Moskowitz allowed that misapplication of eminent domain was wrong.
"However, I would suggest, and I'm going to pause," he said. "I would suggest that this is an issue of economic development, thin ice and all, and political decisionmaking. Eminent domain may be a power that people love to hate, but it's also one that communities that are serious about planning are rightly reluctant to resist, and restrict."
Was Atlantic Yards an example of seriousness about planning?
"As a legal matter, the legislature says the government can only take private property for a public use, but more than a century of precedent interprets that requirement to mean a government may use eminent domain for a public purpose," Moskowitz continued. "Just as government took private property to promote private railroads a decade ago, it has done so in recent decades to promote commercial redevelopment, to revitalize urban areas such as the Inner Harbor in Baltimore and, closer to home here, 42nd Street and Times Square."
While many people have heard about the Kelo case, he said, eminent domain is infrequently used to take away people's homes but rather to acquire property that is vacant, rundown, or contaminated.
"They don't think about property owned by absentee landlords who won't invest in their property despite considerable efforts by local government to bring about code enforcement," he said. That pattern hardly applied with Atlantic Yards, given that the state punted when asked who was responsible for weeds at the railyards.
Holdouts and process
Generally, government should be required to buy property it wants in the open market, Moskowitz said, but sometimes a land owner may be in a position to exercise holdout power and thus block a project with demands.
"In order to avoid misuse, area-wide development projects under state laws that govern them, are subject to onerous, transparent, and lengthy processes that provide all the details of the project and invite public participation and extensive debate," he said. "In Kelo, the public was asked what they thought about the redevelopment project, as the project was debated, shaped, and decided for a period of nearly two years. Here in New York, under the State Environmental Quality Review Act [SEQRA], redevelopment projects generate foot-high environmental impact statements that include a hard look at their impact on a community, character, and neighborhood change, and contain lengthy chapters on the economic and environmental impacts of the project."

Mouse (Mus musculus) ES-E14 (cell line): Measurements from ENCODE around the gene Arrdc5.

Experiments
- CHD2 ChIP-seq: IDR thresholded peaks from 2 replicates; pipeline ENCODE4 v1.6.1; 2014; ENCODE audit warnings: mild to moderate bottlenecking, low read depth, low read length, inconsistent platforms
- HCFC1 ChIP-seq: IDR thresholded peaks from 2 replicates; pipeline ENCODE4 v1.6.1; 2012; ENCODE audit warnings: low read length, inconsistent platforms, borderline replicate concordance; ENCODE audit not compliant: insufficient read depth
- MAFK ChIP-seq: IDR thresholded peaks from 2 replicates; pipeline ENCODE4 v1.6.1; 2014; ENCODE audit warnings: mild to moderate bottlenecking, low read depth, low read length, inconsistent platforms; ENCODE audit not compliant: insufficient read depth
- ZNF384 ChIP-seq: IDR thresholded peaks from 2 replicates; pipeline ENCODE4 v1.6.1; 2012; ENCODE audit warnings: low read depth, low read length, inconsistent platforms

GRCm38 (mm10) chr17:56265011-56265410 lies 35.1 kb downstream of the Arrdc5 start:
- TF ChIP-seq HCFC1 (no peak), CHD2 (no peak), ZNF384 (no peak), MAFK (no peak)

"Public hearings, ULURP proceedings in New York City, reviews of impact statements, open meetings laws, conflict of interest rules, and a host of other legal protections ensure that the public knows who is involved, how they were chosen, what the proposed benefits are, and who will suffer," he said. "By the time such projects are approved, the public process has mediated the claims of those whose properties are to be taken, and the public benefits of urban revitalization, jobs, housing, increased taxes, better services, and a more livable community."
That sounds good in theory, but he didn't take a look at practice. Of course, Atlantic Yards bypassed ULURP. And the public process was a show.
Warnings of danger in reforms
Moskowitz warned that limits on eminent domain would cause New York City great difficulty in carrying out area-wide development like 42nd Street.
He expressed concerns about provisions in pending legislation that local governments would have the power to approve or disapprove the eminent domain decision of the condemning authority. "[They] may lack the resources or the expertise to make such decisions," he said, leading to delay or inappropriate disapprovals.
Maybe, but the ESDC board's level of ignorance has already been established.
Moskowitz also said that the criteria for the finding of blight would be so stringent that it would block condemning authorities from utilizing their powers. Maybe, but he didn't propose an alternative to the vague status quo.
He also warned of a potential inherent conflict of interest in the role of a proposed eminent domain Ombudsman. Of course he said nothing about the conflict-of-interest claims regarding consultants like AKRF.
He suggested more study was necessary regarding the role of eminent domain before any reforms are enacted.
"The reality is the eminent domain has concrete, real benefits," he said.
Perhaps, but is it used "prudently and in the sunshine of public scrutiny," as he stated? He ignored some concrete evidence.
Siegel later said he didn't oppose real public use, purpose, and benefit, but said he was against the use of pretext--"the reason why there's so much anger and distrust is that people believe that government.. is not being forthright with people." And he identified pretext with both the Columbia case and "even Atlantic Yards."
Pointing to the examples of Pfizer in New London and Poletown in Detroit, Siegel noted that promises of economic development are often overblown.
He said that there must be clearer standards regarding such representations, and "the courts need to be not unwilling to look at the record to determine whether the representations are accurate."
Otherwise, he said, developers come in with big promises that are never fulfilled.
He didn't say it, but remember the 10,000 office jobs promised in Brooklyn?